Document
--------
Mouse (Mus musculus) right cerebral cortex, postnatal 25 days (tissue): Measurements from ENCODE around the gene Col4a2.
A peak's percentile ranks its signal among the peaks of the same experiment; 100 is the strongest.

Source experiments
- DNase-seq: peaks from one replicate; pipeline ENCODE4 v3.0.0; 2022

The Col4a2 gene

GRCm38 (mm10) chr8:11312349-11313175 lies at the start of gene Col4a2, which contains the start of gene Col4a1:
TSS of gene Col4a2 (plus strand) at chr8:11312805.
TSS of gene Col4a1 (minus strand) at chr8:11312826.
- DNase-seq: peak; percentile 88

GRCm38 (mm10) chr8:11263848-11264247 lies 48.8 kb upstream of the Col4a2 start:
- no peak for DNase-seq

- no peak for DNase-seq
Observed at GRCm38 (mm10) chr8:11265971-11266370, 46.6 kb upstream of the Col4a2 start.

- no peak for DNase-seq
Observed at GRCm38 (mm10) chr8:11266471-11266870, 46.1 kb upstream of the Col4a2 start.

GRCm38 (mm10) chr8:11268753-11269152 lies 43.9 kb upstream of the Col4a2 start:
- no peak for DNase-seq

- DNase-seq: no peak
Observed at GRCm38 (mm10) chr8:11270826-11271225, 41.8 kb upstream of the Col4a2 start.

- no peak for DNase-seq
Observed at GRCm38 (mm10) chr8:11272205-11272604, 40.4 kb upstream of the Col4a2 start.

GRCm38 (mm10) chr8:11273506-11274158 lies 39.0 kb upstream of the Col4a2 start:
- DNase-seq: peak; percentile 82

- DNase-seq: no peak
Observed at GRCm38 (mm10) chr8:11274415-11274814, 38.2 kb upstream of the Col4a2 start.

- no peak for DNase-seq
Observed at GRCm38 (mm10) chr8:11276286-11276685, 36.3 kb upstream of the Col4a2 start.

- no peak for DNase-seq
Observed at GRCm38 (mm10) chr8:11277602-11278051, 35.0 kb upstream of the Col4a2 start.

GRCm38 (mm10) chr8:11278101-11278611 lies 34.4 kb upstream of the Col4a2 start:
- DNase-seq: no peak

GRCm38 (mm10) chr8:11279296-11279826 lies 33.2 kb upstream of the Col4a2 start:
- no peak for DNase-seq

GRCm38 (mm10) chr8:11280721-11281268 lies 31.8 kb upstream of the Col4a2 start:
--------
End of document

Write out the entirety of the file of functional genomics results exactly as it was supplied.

Mouse (Mus musculus) right cerebral cortex, postnatal 25 days (tissue): Measurements from ENCODE around the gene Col4a2.
A peak's percentile ranks its signal among the peaks of the same experiment; 100 is the strongest.

Source experiments
- DNase-seq: peaks from one replicate; pipeline ENCODE4 v3.0.0; 2022

The Col4a2 gene

GRCm38 (mm10) chr8:11312349-11313175 lies at the start of gene Col4a2, which contains the start of gene Col4a1:
TSS of gene Col4a2 (plus strand) at chr8:11312805.
TSS of gene Col4a1 (minus strand) at chr8:11312826.
- DNase-seq: peak; percentile 88

GRCm38 (mm10) chr8:11263848-11264247 lies 48.8 kb upstream of the Col4a2 start:
- no peak for DNase-seq

- no peak for DNase-seq
Observed at GRCm38 (mm10) chr8:11265971-11266370, 46.6 kb upstream of the Col4a2 start.

- no peak for DNase-seq
Observed at GRCm38 (mm10) chr8:11266471-11266870, 46.1 kb upstream of the Col4a2 start.

GRCm38 (mm10) chr8:11268753-11269152 lies 43.9 kb upstream of the Col4a2 start:
- no peak for DNase-seq

- DNase-seq: no peak
Observed at GRCm38 (mm10) chr8:11270826-11271225, 41.8 kb upstream of the Col4a2 start.

- no peak for DNase-seq
Observed at GRCm38 (mm10) chr8:11272205-11272604, 40.4 kb upstream of the Col4a2 start.

GRCm38 (mm10) chr8:11273506-11274158 lies 39.0 kb upstream of the Col4a2 start:
- DNase-seq: peak; percentile 82

- DNase-seq: no peak
Observed at GRCm38 (mm10) chr8:11274415-11274814, 38.2 kb upstream of the Col4a2 start.

- no peak for DNase-seq
Observed at GRCm38 (mm10) chr8:11276286-11276685, 36.3 kb upstream of the Col4a2 start.

- no peak for DNase-seq
Observed at GRCm38 (mm10) chr8:11277602-11278051, 35.0 kb upstream of the Col4a2 start.

GRCm38 (mm10) chr8:11278101-11278611 lies 34.4 kb upstream of the Col4a2 start:
- DNase-seq: no peak

GRCm38 (mm10) chr8:11279296-11279826 lies 33.2 kb upstream of the Col4a2 start:
- no peak for DNase-seq

GRCm38 (mm10) chr8:11280721-11281268 lies 31.8 kb upstream of the Col4a2 start: